Continue Reading

Broadband Roundup

Universal Service Fund Contribution Dip, Letter to Appoint Fifth FCC Commish, Texas Broadband Bill

The USF sees dip in contribution, Biden is urged to appoint fifth FCC commish, Texas broadband office can avoid overbuilding.

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Texas Governor Greg Abbott

May 17, 2021— AT&T announced its media division WarnerMedia is reaching a deal to consolidate into Discovery Inc., forming a new third company.

WarnerMedia, which owns industry giants such as HBO and CNN, would be brought under the same house as HGTV and TLC in the deal. According to Financial Times, such a company would be valued at $150 billion.

The move to consolidate was viewed by some as an admission that cord-cutters had hurt the industry—fleeing cable TV in favor of streaming platforms such as Hulu and Netflix; AT&T had only purchased WarnerMedia in 2018.

California budget includes $7 billion for broadband

As part of his revision of California’s 2021-2022 budget, Democratic Governor Gavin Newsom allotted $7 billion to improve broadband infrastructure and enhance access, particularly in un(der)served and economically-disadvantaged communities.

The move was well received by advocates for broadband equity, such as the California Emerging Technology Fund and the Digital Equity Coalition, who in a joint statement lauded the move as “bold.”

On Friday, Newsom took to Twitter, stating that his administration was fighting for “broadband for all,” and that they were working toward making broadband “more accessible than ever before.”

Data has shown that California has made strides to connect the state, but Hispanic and Latino communities and communities that are disproportionately impacted by poverty remain less connected than their more affluent counterparts. Fortunately, research done by the CETF and the University of Southern California showed that most elderly and disabled Californians who attempted to access telehealth services during the pandemic had the infrastructure and broadband subscriptions necessary to do so.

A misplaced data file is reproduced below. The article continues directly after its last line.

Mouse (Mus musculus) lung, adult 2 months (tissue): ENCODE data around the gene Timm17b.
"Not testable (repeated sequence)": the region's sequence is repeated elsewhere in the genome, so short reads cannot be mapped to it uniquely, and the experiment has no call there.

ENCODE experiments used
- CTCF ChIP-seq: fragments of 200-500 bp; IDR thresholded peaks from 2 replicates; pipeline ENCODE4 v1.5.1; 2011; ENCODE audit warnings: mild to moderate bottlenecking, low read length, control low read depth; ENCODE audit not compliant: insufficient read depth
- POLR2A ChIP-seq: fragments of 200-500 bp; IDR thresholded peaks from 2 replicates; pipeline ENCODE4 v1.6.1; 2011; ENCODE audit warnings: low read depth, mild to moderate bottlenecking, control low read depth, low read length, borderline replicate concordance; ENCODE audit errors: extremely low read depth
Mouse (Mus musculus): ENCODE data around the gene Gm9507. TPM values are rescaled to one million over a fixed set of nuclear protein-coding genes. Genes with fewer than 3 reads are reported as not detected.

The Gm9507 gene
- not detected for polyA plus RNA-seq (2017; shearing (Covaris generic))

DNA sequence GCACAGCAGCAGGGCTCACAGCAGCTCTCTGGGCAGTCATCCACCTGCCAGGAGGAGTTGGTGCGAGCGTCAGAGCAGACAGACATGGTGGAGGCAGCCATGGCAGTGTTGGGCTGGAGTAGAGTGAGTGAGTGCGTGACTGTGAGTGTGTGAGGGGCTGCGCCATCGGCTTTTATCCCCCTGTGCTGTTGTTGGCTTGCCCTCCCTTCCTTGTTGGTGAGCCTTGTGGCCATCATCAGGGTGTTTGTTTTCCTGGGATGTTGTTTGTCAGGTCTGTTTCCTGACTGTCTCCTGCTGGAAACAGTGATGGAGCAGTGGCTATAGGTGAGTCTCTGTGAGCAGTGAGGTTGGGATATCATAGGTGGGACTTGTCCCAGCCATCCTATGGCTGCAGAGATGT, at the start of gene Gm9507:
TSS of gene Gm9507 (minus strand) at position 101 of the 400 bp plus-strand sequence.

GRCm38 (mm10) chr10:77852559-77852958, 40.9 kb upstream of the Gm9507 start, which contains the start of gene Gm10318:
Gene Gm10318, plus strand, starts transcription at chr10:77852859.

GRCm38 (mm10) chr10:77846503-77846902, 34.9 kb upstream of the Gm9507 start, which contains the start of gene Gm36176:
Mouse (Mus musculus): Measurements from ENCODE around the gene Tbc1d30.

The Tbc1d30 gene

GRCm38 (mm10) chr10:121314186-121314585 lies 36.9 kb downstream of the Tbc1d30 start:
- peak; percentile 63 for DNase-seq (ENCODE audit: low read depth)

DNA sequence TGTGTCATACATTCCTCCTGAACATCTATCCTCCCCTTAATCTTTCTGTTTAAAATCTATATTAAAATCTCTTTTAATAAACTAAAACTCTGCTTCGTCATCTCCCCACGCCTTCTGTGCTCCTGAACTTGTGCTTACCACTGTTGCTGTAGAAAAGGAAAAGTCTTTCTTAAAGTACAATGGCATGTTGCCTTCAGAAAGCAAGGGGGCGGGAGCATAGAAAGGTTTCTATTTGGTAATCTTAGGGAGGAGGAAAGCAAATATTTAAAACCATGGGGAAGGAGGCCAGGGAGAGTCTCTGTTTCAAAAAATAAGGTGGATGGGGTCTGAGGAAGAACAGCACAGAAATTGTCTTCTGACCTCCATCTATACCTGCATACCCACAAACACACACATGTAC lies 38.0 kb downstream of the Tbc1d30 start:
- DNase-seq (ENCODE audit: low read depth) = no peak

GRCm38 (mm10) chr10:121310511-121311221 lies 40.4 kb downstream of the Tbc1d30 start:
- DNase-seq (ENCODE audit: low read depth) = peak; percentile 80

Carriers granted additional licences to connect tribal lands

The FCC announced on Thursday that it had dispensed 40 licences in the 2.5 GHz band to better serve rural and tribal communities, which raises the total exclusive-use licences operating in the 2.5 GHz band on tribal lands to 259.

Acting FCC Chairwoman Jessica Rosenworcel stated, “Wireless spectrum in the hands of the unserved and underserved is a powerful tool. This is especially true for Tribes, which should have the opportunity to offer their communities the broadband access that is so critical for participation in the digital age.”

Rosenworcel has made it clear over the past several months that her goal of closing the digital divide and achieving universal broadband coverage are strictly aligned with President Joe Biden’s goal of 100 percent connectivity by 2030.

TPRC conference temporarily going virtual

While many businesses and institutions are rushing to resume in-person events as the COVID-19 pandemic shows signs of slowing, the Telecommunications Policy Research Conference announced in the May newsletter that their “TPRC49” event would be online-only.

Nicol Turner Lee, board chair member and director of The Center for Technology Innovation, stated that the decision to hold the conference digitally was made due to uncertainties in “opening” status, not just in the U.S., but around the world.

Even as the U.S. has been able to vaccinate more than a third of its population, India is experiencing another wave that has pushed the country to its limit.

Continue Reading